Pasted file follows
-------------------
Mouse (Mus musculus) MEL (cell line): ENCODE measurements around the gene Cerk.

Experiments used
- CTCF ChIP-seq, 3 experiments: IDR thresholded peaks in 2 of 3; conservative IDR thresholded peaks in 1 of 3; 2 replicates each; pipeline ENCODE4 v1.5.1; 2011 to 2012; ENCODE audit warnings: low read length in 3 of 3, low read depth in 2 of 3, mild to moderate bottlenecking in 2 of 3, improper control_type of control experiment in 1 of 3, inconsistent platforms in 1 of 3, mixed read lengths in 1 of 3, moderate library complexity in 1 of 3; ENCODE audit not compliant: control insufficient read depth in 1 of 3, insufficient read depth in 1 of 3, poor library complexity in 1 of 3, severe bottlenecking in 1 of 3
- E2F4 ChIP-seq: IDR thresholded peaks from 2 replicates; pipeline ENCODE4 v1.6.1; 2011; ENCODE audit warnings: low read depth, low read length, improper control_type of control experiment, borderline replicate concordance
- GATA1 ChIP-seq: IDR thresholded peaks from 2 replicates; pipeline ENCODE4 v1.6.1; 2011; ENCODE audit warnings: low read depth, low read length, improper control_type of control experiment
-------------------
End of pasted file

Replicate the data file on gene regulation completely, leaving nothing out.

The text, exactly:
Mouse (Mus musculus) MEL (cell line): ENCODE measurements around the gene Cerk.

Experiments used
- CTCF ChIP-seq, 3 experiments: IDR thresholded peaks in 2 of 3; conservative IDR thresholded peaks in 1 of 3; 2 replicates each; pipeline ENCODE4 v1.5.1; 2011 to 2012; ENCODE audit warnings: low read length in 3 of 3, low read depth in 2 of 3, mild to moderate bottlenecking in 2 of 3, improper control_type of control experiment in 1 of 3, inconsistent platforms in 1 of 3, mixed read lengths in 1 of 3, moderate library complexity in 1 of 3; ENCODE audit not compliant: control insufficient read depth in 1 of 3, insufficient read depth in 1 of 3, poor library complexity in 1 of 3, severe bottlenecking in 1 of 3
- E2F4 ChIP-seq: IDR thresholded peaks from 2 replicates; pipeline ENCODE4 v1.6.1; 2011; ENCODE audit warnings: low read depth, low read length, improper control_type of control experiment, borderline replicate concordance
- GATA1 ChIP-seq: IDR thresholded peaks from 2 replicates; pipeline ENCODE4 v1.6.1; 2011; ENCODE audit warnings: low read depth, low read length, improper control_type of control experiment